After Netanyahu attempted to bring Kadima into his coalition several times, giving Livni 2/3 major posts as well as full partnership in government, she has refused. And the reason: Netanyahu hasn’t caved into Livni’s demands to declare support for a two-state solution. She claims that there is another way of doing politics (I guess one that doesn’t involve compromising on issues like this).

Of course I don’t like Likud’s stance on the Israeli Palestinian conflict. And I think it important to stand up for one’s principles. But I feel like Kadima is using the Israeli-Palestinian issue as an excuse. Since when did they get so peace-loving? It’s not like they did that much during their rule of power to further the peace process along.

Furthermore, while I understand the importance of sticking to one’s ideals, I see the pragmatic ramifications of Livni’s refusal to be catastrophic for Israeli politics and society. In fact I think the refusal borders on selfishness and a lack of vision. Instead of separating herself from the usual politics, I think she has done more to show herself as yet another Israeli politician without long-term, strategic thinking. Her actions demonstrate that she is not keeping the interests of the Israeli people in mind.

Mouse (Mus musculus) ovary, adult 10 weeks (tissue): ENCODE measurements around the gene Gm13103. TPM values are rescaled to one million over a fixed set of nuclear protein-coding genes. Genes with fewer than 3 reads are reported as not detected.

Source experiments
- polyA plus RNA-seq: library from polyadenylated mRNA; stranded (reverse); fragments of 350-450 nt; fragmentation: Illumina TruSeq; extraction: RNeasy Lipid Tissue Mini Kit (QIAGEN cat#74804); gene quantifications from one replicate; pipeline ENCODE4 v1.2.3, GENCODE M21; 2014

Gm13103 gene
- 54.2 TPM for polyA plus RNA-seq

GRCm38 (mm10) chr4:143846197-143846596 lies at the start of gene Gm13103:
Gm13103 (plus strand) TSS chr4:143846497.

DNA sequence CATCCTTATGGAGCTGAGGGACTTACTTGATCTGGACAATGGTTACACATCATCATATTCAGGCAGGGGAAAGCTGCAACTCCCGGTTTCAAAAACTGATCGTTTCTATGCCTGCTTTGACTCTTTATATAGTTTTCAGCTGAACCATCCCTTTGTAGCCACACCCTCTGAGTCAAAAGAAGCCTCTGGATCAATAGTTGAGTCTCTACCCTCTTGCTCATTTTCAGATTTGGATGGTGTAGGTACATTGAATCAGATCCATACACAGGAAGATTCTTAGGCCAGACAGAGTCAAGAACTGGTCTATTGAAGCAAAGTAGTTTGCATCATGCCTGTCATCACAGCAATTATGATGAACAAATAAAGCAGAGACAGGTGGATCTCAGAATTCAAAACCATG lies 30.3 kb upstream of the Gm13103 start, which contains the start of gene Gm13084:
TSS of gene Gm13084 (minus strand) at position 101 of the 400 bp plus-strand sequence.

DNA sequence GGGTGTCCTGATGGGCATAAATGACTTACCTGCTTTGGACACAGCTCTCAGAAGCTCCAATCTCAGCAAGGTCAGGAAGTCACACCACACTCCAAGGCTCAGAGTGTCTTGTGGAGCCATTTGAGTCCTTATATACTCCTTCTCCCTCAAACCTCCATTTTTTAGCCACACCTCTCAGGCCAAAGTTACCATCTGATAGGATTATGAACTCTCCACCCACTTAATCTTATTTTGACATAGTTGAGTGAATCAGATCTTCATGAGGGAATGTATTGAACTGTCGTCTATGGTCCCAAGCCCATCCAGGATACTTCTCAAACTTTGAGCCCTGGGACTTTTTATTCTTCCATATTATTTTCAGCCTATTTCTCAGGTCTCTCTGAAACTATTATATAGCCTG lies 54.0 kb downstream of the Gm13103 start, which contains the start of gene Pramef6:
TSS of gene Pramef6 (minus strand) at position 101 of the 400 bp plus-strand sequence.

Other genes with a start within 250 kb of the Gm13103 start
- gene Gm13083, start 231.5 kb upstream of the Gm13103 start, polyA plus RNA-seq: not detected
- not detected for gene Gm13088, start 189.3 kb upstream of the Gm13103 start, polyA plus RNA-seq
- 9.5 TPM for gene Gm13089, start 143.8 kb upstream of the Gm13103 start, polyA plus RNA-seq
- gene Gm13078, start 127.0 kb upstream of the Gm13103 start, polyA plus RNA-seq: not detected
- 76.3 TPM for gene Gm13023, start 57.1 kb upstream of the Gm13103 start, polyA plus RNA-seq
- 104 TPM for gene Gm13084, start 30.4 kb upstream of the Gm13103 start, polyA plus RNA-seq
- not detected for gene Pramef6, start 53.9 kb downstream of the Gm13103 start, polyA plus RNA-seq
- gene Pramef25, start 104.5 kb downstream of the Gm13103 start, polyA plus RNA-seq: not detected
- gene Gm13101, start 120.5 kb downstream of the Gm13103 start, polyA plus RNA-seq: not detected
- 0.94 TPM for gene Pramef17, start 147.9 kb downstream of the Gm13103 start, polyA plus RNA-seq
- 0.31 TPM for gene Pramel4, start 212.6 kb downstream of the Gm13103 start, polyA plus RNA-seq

The thing that worries me most is that now Likud will be forced to create a narrow right-wing government compromising all of those groups whose policies and principles I do not agree with. A government which the Israeli electorate did not choose and which will grant disproportionate power and resources to undeserving parties. This coalition is an insult to the words ‘representativeness’ ‘responsiveness’ and ‘accountability.’

Kadima’s taking part in the opposition will do more to aggravate Israeli-Palestinian relations. If the party had become part of the government they could have played a moderating role. In addition, in order to bring some of these smaller right-wing parties on board, Likud may end up turning a blind eye to increased settlement construction if not outright encouraging it. Oh and did I mention that Lieberman is vying for the post of Foreign Minister?!